We think the analysis necessarily involves an examination of the potential uses of the property.[fn9] The use of the property will influence the number, size, and type of vehicles requiring access. Access that is reasonable for a single-family dwelling may be entirely unreasonable for an industrial subdivision. Furthermore, even if a road to the property is capable of handling the expected traffic, that road may not provide reasonable access if a river or cliff cuts it off from a major usable part of the property.[fn10] In this case, the superior court erred by determining that the remaining access was reasonable without finding and taking into account the highest and best use of the property.
Both parties agree that the highest and best use of the property prior to the condemnation was to subdivide it into small tracts for industrial use. Typical uses for such tracts include truck and trailer sales, warehousing, and equipment storage. The record indicates that the highest and best use remained unchanged after the condemnation.[fn11]
The superior court determined that four access routes remain into and out of the Parrishes’ properties; a 33-foot-wide easement running north and south along thePage 102
western edge of the Parrishes’ land, encumbering the adjacent property;[fn12] a 25-foot-wide easement of record running east and west along the southern border of the Parrish properties to Peger Road; and Truck Street and Trailer Street, which are 50-foot-wide gravel streets running north and south connecting Cartwright Road (now called Van Horn Road), an improved highway south of the Parrishes’ properties, to the southern boundary of their properties.[fn13] See Appendix.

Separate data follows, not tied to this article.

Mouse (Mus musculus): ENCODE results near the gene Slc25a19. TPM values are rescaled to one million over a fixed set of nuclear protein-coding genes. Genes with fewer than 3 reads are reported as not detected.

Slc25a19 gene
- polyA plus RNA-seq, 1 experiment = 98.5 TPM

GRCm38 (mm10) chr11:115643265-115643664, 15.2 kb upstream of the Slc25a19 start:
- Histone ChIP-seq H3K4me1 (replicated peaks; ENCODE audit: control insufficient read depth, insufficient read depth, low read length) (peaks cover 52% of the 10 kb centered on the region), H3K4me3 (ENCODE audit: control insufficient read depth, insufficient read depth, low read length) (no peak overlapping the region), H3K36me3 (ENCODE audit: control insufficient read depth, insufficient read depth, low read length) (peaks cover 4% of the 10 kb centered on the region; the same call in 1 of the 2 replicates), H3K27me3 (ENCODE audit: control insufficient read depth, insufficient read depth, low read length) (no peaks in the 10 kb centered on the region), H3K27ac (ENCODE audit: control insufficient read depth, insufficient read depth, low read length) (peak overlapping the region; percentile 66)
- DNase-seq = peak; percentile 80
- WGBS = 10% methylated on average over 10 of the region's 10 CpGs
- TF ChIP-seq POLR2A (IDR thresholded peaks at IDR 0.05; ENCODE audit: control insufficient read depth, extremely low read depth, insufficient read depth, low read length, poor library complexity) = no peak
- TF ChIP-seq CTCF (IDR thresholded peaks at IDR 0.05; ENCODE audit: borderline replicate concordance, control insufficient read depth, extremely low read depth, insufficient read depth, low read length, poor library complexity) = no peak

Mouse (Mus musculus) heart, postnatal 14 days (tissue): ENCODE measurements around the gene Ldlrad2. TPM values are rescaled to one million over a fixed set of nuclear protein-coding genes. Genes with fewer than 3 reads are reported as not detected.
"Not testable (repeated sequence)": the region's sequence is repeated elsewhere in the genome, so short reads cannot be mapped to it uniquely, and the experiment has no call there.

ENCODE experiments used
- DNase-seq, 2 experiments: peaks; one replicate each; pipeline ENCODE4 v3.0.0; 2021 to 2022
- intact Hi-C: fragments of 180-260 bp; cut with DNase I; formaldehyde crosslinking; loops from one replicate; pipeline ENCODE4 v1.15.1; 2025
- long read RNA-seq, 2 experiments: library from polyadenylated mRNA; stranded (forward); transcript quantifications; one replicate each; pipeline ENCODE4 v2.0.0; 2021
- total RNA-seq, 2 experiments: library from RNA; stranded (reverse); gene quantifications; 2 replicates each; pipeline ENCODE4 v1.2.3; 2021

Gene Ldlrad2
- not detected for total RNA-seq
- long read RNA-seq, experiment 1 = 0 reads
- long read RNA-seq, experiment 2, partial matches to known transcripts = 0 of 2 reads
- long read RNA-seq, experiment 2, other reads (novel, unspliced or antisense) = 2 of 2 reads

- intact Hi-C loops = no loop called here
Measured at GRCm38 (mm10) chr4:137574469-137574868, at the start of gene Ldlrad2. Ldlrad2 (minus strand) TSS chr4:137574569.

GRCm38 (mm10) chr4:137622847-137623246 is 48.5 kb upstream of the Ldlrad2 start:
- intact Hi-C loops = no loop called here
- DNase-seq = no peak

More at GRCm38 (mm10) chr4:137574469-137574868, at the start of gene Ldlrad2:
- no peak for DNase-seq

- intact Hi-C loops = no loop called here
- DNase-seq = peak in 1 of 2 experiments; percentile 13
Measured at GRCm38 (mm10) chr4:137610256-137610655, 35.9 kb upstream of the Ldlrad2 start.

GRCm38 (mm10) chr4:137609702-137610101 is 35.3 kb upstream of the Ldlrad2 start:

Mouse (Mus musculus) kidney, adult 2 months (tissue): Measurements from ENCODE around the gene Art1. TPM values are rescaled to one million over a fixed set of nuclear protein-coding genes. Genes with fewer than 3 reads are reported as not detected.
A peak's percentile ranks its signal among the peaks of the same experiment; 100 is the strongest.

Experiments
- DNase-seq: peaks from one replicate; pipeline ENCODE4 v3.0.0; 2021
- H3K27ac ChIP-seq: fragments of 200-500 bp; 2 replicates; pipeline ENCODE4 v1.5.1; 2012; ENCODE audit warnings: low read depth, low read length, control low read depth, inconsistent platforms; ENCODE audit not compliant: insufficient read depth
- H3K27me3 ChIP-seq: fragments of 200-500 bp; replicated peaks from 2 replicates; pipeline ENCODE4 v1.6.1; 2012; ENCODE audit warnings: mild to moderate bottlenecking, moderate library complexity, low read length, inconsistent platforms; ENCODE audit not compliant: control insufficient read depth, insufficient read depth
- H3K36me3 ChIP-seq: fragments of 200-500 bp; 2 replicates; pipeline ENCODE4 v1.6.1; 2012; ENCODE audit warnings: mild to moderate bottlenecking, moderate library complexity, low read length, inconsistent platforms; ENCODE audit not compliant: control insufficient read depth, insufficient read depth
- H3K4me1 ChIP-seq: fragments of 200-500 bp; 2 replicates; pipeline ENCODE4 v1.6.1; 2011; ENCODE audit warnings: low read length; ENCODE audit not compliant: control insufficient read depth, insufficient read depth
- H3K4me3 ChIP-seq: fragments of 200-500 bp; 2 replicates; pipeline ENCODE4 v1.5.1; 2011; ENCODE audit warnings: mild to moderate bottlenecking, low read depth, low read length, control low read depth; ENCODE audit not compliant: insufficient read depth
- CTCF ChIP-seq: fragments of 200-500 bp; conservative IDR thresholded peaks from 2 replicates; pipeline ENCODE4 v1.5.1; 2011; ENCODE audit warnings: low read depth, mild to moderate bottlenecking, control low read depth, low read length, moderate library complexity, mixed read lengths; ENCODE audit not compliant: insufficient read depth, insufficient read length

We recognize that the Parrishes’ remaining access, via Truck or Trailer Streets and Cartwright Road, is circuitous. However, we do not find this circuity alone unreasonable. While the loss of less circuitous potential access to Peger Road via the section line easement may have adversely affected the properties’ market value, that alone does not make the loss compensable. SeeTriangle, 632 P.2d at 967.
However, a problem with the remaining access is that the easement along the properties’ southern border may fail to meet minimum street width requirements for subdivisions, as established by Fairbanks North Star Borough ordinances. Those ordinances at the relevant time required roads that access the various lots in a subdivision to be 50 feet in width.
The easement of record along the southern border is 25 feet wide, encumbering the land to the south of the Parrish properties. The parties disagree about whether there is an additional easement encumbering the southern 25 feet of the Parrish property. If such an easement exists, the total width of the two easements would be 50 feet.
In 1975, the Parrish Company subdivided its 80-acre tract into four 20-acre parcels by waiver of the applicable subdivision regulations. Attached to the Parrish Company’s application for waiver was a diagram of the proposed subdivision which specifically showed that the easement along the southern boundary of the property was 50 feet wide, not 25, extending all the way to Peger Road.
The State argues that the Parrishes’ actions constituted a common law dedication of an additional 25 feet on their side of the southern boundary, all the way to Peger Road.